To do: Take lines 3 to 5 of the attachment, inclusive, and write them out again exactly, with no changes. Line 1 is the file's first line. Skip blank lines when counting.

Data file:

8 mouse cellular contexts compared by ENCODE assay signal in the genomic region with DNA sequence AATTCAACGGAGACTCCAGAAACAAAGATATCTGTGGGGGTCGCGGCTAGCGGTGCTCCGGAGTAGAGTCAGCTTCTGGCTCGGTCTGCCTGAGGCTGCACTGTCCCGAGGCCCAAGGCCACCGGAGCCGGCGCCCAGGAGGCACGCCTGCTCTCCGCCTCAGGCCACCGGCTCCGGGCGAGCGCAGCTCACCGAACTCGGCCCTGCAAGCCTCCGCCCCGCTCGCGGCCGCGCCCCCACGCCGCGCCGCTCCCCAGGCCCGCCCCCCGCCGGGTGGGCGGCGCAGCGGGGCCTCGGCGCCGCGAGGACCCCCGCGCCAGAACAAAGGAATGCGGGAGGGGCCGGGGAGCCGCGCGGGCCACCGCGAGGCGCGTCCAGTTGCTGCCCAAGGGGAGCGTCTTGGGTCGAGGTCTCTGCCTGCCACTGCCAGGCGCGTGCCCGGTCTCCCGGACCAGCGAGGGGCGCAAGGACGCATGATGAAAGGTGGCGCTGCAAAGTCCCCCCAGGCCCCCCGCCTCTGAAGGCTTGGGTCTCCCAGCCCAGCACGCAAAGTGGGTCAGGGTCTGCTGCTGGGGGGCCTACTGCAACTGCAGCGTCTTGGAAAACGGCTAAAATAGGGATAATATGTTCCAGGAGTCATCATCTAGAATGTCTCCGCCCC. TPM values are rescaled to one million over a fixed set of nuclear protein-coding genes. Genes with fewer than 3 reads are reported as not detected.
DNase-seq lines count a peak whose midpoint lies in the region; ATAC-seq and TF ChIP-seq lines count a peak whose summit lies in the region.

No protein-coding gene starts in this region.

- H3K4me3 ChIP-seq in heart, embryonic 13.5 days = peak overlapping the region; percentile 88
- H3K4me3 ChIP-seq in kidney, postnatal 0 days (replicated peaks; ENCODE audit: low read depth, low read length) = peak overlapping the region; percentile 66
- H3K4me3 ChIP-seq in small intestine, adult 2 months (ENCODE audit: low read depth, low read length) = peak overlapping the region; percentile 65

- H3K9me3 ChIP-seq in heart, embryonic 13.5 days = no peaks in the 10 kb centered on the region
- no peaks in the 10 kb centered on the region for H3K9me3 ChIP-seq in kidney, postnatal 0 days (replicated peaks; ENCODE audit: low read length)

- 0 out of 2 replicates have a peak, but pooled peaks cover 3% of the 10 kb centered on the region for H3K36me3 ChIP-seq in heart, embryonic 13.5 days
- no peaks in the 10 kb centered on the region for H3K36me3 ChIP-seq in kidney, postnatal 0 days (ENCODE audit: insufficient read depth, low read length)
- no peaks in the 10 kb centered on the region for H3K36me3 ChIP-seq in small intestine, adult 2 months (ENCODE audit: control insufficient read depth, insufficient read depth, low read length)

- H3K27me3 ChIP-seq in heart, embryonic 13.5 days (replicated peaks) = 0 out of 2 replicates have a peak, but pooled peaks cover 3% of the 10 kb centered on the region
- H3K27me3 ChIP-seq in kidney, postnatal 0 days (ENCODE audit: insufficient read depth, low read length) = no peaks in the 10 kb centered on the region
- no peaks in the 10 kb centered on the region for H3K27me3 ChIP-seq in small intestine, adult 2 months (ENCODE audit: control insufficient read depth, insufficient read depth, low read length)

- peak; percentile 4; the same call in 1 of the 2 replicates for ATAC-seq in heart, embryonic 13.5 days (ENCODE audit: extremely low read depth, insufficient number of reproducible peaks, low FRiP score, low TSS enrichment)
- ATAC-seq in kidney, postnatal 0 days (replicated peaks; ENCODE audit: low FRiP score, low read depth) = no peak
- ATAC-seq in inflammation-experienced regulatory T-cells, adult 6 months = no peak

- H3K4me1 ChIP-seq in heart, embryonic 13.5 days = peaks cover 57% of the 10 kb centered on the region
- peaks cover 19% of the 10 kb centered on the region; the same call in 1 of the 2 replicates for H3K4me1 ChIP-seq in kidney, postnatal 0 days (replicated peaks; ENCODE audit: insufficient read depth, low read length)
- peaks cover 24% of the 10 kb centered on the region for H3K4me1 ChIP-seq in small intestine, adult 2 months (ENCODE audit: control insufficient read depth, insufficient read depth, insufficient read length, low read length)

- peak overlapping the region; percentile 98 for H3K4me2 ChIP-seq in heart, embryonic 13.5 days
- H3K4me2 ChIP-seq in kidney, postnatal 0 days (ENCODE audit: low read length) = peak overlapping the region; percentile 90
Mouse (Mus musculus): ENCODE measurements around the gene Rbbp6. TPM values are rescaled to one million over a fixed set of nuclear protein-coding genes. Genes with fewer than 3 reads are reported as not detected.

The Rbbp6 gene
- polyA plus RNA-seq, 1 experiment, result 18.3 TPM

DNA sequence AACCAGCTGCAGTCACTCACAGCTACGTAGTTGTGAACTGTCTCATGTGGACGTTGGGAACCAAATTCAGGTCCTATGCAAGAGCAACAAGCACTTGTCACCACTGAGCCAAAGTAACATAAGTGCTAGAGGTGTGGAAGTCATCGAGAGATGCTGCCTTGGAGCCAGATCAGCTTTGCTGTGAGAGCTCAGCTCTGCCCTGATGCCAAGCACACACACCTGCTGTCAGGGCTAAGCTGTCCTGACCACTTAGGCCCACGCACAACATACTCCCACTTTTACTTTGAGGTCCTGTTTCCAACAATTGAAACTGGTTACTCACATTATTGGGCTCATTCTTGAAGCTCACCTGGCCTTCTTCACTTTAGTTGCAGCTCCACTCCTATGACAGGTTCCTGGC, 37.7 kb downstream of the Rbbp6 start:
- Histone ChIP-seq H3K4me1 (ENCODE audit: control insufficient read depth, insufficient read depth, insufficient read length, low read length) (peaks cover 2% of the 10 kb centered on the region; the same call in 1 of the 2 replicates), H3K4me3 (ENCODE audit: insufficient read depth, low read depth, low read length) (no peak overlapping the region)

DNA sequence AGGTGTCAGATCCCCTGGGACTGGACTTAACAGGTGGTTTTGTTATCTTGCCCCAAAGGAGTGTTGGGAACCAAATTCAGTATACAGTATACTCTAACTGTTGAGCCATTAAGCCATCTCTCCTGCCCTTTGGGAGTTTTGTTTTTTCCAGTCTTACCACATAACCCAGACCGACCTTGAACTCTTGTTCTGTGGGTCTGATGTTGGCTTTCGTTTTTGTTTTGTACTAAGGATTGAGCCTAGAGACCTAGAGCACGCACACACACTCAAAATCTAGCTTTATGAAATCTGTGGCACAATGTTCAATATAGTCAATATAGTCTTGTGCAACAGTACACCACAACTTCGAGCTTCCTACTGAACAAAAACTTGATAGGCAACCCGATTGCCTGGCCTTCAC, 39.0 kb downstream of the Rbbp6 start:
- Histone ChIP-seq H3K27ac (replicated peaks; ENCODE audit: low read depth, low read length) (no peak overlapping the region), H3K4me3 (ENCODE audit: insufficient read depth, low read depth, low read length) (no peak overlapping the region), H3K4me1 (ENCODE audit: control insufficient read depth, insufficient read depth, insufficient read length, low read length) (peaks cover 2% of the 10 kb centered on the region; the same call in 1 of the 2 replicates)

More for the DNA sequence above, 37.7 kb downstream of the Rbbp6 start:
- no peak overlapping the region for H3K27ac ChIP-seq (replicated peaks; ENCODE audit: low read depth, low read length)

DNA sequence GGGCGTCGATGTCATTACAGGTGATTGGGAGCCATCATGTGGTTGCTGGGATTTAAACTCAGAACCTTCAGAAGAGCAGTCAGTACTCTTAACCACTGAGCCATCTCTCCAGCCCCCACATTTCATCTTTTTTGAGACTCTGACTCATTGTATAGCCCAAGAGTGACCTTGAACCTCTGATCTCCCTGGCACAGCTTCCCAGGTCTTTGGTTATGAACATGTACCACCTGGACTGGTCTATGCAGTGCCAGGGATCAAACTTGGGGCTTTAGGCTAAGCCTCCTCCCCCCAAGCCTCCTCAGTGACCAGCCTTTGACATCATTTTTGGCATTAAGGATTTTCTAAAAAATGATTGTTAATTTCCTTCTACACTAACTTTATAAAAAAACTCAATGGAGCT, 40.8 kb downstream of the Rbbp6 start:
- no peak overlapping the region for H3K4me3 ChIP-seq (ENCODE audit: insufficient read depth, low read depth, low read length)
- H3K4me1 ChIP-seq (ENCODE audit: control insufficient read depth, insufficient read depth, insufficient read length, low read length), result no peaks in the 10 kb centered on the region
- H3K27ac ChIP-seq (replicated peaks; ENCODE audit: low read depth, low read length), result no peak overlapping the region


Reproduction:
No protein-coding gene starts in this region.

- H3K4me3 ChIP-seq in heart, embryonic 13.5 days = peak overlapping the region; percentile 88
- H3K4me3 ChIP-seq in kidney, postnatal 0 days (replicated peaks; ENCODE audit: low read depth, low read length) = peak overlapping the region; percentile 66